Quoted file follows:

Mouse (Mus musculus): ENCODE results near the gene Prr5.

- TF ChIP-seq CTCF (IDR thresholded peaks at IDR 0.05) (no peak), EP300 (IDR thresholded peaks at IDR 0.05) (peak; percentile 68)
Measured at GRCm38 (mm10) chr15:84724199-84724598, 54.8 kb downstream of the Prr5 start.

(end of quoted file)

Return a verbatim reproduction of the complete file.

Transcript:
Mouse (Mus musculus): ENCODE results near the gene Prr5.

- TF ChIP-seq CTCF (IDR thresholded peaks at IDR 0.05) (no peak), EP300 (IDR thresholded peaks at IDR 0.05) (peak; percentile 68)
Measured at GRCm38 (mm10) chr15:84724199-84724598, 54.8 kb downstream of the Prr5 start.